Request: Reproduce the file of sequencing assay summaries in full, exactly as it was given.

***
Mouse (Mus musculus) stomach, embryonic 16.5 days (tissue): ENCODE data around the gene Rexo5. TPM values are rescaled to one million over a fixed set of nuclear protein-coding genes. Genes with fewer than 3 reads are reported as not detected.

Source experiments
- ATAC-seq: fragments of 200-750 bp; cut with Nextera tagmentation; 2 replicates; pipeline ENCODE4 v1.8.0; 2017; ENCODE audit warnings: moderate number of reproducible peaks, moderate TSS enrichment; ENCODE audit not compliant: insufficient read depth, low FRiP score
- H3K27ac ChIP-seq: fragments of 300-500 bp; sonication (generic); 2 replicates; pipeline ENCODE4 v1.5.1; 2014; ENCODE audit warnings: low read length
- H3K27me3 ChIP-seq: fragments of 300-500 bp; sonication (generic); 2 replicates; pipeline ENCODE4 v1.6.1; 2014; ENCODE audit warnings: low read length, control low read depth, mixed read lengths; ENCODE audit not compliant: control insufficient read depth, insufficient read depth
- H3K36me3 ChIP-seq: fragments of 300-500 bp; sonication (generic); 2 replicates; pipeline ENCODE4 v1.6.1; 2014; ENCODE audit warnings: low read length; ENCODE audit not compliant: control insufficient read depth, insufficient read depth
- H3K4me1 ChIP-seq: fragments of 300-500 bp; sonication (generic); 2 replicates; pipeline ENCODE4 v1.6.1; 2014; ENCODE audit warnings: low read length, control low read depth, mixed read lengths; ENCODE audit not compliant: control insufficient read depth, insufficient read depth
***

Mouse (Mus musculus) stomach, embryonic 16.5 days (tissue): ENCODE data around the gene Rexo5. TPM values are rescaled to one million over a fixed set of nuclear protein-coding genes. Genes with fewer than 3 reads are reported as not detected.

Source experiments
- ATAC-seq: fragments of 200-750 bp; cut with Nextera tagmentation; 2 replicates; pipeline ENCODE4 v1.8.0; 2017; ENCODE audit warnings: moderate number of reproducible peaks, moderate TSS enrichment; ENCODE audit not compliant: insufficient read depth, low FRiP score
- H3K27ac ChIP-seq: fragments of 300-500 bp; sonication (generic); 2 replicates; pipeline ENCODE4 v1.5.1; 2014; ENCODE audit warnings: low read length
- H3K27me3 ChIP-seq: fragments of 300-500 bp; sonication (generic); 2 replicates; pipeline ENCODE4 v1.6.1; 2014; ENCODE audit warnings: low read length, control low read depth, mixed read lengths; ENCODE audit not compliant: control insufficient read depth, insufficient read depth
- H3K36me3 ChIP-seq: fragments of 300-500 bp; sonication (generic); 2 replicates; pipeline ENCODE4 v1.6.1; 2014; ENCODE audit warnings: low read length; ENCODE audit not compliant: control insufficient read depth, insufficient read depth
- H3K4me1 ChIP-seq: fragments of 300-500 bp; sonication (generic); 2 replicates; pipeline ENCODE4 v1.6.1; 2014; ENCODE audit warnings: low read length, control low read depth, mixed read lengths; ENCODE audit not compliant: control insufficient read depth, insufficient read depth